The first element of the burden of proof is clear. Circumstances have materially changed since the parties entered into the initial consent judgment. Mr. Rigmaiden was granted interim sole custody of Z.R. in the face of exigent circumstances requiring her relocation to Louisiana. At the time of trial, Z.R. had been in his sole care with Ms. Dellafosse granted increasing responsibility and visitation as seen in the schedules set forth in the consent judgments of June 30, 2021 and September 18, 2021. Testimony indicated that Z.R. had done well while in Mr. Rigmaiden's care.
Mr. Rigmaiden, however, was further required to prove that his request for permanent sole custody was in the child's best interest upon consideration of the factors of La.Civ.Code art. 134. Following review, we find no abuse in discretion in the trial court's determination that a return to joint custody is warranted. However, as seen below in consideration of the factors, we find that the trial court abused its discretion in the manner in which it fashioned the physical custody schedule.
Louisiana Civil Code Article 134(A) provides a nonexclusive list of pertinent best interest factors as follows:
(1) The potential for the child to be abused, as defined by Children's Code Article 603, which shall be the primary consideration.
(2) The love, affection, and other emotional ties between each party and the child.
(3) The capacity and disposition of each party to give the child love, affection, and spiritual guidance and to continue the education and rearing of the child.
(4) The capacity and disposition of each party to provide the child with food, clothing, medical care, and other material needs.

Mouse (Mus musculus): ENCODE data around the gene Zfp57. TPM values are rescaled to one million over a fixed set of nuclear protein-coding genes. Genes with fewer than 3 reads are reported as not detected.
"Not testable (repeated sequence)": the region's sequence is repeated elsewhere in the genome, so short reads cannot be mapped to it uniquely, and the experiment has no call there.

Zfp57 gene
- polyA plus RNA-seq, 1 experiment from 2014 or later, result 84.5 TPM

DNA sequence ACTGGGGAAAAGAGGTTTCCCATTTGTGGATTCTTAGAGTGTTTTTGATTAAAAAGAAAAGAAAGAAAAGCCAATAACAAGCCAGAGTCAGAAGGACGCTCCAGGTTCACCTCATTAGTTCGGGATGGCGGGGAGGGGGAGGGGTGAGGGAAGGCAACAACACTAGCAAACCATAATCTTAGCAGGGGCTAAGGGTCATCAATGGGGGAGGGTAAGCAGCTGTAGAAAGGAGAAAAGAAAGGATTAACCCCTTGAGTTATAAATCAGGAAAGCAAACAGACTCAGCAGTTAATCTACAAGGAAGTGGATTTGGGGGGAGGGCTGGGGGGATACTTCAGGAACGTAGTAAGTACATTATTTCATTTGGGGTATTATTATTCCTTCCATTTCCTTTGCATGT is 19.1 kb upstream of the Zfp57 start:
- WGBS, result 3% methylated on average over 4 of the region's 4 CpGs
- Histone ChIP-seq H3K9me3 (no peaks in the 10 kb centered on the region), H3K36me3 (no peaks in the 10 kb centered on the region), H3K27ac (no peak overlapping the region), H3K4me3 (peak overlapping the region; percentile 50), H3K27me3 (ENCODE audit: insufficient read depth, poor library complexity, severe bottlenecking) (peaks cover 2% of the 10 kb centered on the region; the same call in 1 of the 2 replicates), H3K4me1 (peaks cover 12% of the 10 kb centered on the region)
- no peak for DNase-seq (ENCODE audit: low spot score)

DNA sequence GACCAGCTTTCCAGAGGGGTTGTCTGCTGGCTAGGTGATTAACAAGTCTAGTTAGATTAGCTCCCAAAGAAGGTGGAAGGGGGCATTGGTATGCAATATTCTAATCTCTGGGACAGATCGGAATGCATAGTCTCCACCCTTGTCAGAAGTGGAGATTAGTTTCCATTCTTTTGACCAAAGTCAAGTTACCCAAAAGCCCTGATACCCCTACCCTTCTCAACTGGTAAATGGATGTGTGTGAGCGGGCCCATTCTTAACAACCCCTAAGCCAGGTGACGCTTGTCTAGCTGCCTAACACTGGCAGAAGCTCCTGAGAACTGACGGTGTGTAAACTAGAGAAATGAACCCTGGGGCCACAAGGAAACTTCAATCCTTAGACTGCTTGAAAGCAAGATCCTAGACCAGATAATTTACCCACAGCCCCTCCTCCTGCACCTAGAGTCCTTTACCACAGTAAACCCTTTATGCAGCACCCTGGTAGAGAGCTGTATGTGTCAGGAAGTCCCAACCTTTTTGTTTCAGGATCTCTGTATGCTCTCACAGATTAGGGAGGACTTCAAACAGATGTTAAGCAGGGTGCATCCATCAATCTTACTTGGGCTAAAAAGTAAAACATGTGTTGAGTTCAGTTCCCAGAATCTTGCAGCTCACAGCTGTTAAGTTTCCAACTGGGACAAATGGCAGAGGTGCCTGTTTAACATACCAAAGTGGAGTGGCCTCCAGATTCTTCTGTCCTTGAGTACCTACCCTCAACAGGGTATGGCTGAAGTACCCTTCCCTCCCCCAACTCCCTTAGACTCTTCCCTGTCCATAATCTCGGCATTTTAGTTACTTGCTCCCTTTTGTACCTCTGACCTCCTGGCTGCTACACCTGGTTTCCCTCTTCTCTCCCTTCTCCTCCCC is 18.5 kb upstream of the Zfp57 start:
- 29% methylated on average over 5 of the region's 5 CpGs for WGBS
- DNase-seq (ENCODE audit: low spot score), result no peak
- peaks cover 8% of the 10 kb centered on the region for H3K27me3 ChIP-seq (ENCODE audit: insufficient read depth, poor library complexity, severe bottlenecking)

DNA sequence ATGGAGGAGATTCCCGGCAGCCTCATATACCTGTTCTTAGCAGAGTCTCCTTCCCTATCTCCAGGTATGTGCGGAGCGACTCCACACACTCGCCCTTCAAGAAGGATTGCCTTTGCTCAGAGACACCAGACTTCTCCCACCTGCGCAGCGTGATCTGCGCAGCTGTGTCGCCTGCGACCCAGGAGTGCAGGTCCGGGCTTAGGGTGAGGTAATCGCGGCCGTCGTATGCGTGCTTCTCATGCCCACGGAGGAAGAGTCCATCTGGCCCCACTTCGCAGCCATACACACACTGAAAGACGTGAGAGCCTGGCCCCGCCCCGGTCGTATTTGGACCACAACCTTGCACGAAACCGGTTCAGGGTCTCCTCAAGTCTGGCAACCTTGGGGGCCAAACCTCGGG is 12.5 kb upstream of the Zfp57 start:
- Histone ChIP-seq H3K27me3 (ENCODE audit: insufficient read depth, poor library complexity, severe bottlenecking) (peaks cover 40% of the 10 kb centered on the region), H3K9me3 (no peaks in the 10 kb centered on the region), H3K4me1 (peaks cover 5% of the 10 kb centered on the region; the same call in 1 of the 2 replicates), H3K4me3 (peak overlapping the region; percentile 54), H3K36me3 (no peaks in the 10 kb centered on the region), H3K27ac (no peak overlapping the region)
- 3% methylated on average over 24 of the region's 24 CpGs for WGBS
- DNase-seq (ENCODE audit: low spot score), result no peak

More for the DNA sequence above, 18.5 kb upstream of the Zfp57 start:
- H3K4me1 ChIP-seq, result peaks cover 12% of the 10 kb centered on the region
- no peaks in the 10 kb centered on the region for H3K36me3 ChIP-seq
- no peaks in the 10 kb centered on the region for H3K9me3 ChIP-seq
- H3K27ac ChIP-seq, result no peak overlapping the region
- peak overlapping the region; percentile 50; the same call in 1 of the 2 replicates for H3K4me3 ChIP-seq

(5) The length of time the child has lived in a stable, adequate environment, and the desirability of maintaining continuity of that environment.
(6) The permanence, as a family unit, of the existing or proposed custodial home or homes.
(7) The moral fitness of each party, insofar as it affects the welfare of the child.
(8) The history of substance abuse, violence, or criminal activity of any party.
(9) The mental and physical health of each party. Evidence that an abused parent suffers from the effects of past abuse by the other parent shall not be grounds for denying that parent custody.
(10) The home, school, and community history of the child.
(11) The reasonable preference of the child, if the court deems the child to be of sufficient age to express a preference.
(12) The willingness and ability of each party to facilitate and encourage a close and continuing relationship between the child and the other party, except when objectively substantial evidence of specific abusive, reckless, or illegal conduct has caused one party to have reasonable concerns for the child's safety or well-being while in the care of the other party.
(13) The distance between the respective residences of the parties.
(14) The responsibility for the care and rearing of the child previously exercised by each party.
We consider each of these in turn in reference to the trial court's finding and in light of the evidence presented at trial.
Potential for Abuse